Just remember that wanting prettier graphics is a costly hobby since video game graphics advance quite rapidly these days and are thus becoming more and more demanding.
A monitor is a pretty big upgrade since it can also be expensive. However, it’s easily one of the most worthy components when upgrading your PC. A bigger screen or a monitor with a higher resolution or a higher refresh rate is the quality of life improvement you never thought you needed.
Also once you’ve experienced the latest monitor technology, it’s hard to go back to older options.
If you do find that your eyes are hurting more than usual after prolonged staring at the screen or you want something bigger and more visually appealing for either gaming or work, then a more beautiful monitor makes a world of difference.
Most non-budget computers these days come with 16GB of DDR4 memory anyway so there’s not much of a need to upgrade from that amount. However, if your PC was a low-end or budget option, chances are, it was only equipped with 8GB.
In that case, you can go ahead and purchase an additional 8GB for it assuming there are still available RAM or memory slots on the motherboard.
32GB is also a good target but is typically overkill for most video games; we only recommend it if you’re using your PC for digital media work.
As for upgrading from DDR4 to DDR5, it’s not really that big of a boost in performance to justify the huge upgrade cost; you would also need a new motherboard and potentially a new CPU when upgrading from DDR4 to DDR5.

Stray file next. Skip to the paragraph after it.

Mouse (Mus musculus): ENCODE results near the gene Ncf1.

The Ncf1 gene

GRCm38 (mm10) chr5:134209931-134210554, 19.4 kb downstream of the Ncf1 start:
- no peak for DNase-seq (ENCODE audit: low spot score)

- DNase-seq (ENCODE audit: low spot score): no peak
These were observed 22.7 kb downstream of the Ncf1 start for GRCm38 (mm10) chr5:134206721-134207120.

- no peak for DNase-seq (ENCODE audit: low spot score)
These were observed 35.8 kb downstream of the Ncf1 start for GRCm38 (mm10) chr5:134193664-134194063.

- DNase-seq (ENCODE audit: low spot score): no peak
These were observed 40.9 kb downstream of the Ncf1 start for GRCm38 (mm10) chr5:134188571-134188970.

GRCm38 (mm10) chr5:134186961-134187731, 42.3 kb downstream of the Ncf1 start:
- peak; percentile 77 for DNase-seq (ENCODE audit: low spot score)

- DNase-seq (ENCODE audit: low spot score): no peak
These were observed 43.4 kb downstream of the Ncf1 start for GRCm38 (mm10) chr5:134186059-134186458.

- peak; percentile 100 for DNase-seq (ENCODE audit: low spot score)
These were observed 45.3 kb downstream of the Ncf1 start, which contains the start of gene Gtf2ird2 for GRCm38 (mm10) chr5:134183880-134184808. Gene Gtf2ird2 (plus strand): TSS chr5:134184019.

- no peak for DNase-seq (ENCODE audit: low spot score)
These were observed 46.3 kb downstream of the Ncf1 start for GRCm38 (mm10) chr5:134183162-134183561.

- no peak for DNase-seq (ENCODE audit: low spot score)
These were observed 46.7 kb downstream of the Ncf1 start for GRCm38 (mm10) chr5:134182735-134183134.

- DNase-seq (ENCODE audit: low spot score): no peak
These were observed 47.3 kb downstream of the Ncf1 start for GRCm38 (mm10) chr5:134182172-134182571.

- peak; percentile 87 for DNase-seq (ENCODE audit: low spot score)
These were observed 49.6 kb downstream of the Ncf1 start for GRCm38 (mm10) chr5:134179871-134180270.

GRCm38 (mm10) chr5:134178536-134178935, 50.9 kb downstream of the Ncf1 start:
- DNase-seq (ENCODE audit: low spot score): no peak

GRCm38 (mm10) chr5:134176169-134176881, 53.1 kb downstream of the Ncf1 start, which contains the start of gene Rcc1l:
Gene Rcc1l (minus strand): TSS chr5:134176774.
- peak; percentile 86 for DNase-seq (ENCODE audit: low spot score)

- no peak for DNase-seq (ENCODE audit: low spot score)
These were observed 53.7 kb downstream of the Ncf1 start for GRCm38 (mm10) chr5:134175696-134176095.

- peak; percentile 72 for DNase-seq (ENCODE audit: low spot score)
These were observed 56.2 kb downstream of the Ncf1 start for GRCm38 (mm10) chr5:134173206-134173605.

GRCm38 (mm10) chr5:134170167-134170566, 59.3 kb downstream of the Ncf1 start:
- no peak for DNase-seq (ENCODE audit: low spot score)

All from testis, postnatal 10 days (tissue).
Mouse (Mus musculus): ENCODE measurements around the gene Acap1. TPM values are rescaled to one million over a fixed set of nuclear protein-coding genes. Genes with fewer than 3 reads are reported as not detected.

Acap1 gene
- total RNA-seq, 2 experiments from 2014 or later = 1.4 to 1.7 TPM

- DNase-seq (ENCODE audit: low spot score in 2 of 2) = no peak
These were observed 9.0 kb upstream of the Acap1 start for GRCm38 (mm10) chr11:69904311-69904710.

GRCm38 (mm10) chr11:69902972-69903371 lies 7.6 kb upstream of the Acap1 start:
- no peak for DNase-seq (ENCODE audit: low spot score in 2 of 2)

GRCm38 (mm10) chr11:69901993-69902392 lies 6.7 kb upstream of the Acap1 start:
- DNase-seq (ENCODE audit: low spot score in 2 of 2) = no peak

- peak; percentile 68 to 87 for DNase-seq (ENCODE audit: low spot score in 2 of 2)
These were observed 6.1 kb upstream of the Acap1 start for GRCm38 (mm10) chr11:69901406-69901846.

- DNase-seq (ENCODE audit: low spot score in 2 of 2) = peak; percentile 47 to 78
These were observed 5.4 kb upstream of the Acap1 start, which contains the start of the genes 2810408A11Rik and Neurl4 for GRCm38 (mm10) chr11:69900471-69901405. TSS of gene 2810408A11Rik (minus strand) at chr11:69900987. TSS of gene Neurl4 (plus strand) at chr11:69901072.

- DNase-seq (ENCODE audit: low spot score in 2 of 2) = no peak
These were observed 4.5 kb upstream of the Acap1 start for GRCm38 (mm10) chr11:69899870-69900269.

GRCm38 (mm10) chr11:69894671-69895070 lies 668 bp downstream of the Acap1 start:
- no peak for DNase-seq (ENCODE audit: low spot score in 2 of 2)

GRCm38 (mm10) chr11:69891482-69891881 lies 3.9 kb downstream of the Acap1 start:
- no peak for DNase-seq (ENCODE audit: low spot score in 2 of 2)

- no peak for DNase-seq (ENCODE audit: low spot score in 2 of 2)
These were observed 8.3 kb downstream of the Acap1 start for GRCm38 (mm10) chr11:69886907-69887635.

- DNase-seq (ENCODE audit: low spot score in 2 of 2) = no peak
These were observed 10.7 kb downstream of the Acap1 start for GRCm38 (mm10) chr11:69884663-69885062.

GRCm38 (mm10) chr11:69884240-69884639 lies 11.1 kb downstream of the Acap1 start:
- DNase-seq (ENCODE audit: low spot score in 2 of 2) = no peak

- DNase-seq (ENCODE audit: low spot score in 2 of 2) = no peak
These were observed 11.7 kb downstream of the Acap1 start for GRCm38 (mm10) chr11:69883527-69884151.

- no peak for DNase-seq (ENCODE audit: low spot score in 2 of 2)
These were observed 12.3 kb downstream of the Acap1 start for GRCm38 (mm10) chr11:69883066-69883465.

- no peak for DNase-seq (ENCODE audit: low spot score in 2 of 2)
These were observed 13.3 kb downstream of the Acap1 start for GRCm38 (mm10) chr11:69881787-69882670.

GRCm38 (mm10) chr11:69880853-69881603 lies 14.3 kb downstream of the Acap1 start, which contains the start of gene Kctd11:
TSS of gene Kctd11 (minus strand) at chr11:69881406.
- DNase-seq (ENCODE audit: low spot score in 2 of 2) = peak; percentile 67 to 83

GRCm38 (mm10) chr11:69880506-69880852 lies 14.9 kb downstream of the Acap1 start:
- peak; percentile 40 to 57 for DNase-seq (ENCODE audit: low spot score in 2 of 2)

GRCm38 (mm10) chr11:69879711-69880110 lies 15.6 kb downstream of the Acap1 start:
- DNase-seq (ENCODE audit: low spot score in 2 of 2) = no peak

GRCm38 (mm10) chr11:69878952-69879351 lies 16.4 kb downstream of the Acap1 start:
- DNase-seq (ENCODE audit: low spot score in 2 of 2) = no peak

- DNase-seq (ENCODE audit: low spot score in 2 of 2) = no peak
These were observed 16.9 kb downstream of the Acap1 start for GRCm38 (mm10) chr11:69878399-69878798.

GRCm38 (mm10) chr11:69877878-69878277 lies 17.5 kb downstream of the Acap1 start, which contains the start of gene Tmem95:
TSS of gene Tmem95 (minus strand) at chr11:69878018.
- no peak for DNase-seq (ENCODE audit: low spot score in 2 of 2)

Upgrading your CPU is a tricky prospect. Because the act typically involves purchasing a new motherboard and a new set of RAM to go along with it.
That’s because CPU manufacturers typically change their compatible sockets every two or three generations. Also, CPU upgrades can get tedious since they would also require you to purge your old Windows installation in order to clear any old driver bugs.
So upgrading your CPU might as well mean purchasing a whole new PC.
As such, we don’t recommend it; what we do suggest when picking out a CPU when purchasing a new PC is to always go for more cores or the higher-end option since upgrading CPUs is not only costly but time-consuming so you’d want it to last for five years at least.
Ideally, when the time comes that you need to upgrade a CPU should also be the same time you would need a new computer as well.
The same idea applies here to the motherboard. It’s a component that you should treat similar to the CPU when it comes to purchasing a new computer.
For motherboards, you should purchase the biggest one your budget can afford when first buying your PC; it should also ideally come with as many USB, fan, and storage slots (including M.2) as possible.
Because the goal is to not upgrade the motherboard at all. Upgrading the motherboard often results in no discernible performance increases.
At best, you’d just upgrade your motherboard to accommodate M.2 NVMe drives or more PCIe slots. But even those offer questionable performance benefits. It’s best not to cheap out on the motherboard and always keep your future needs in mind when picking one.
In other words, you’d want to avoid having to upgrade your motherboard in the future when it comes to upgrading your PC. Besides, upgrading your PC motherboard is not fun or brief, unlike upgrading other PC components.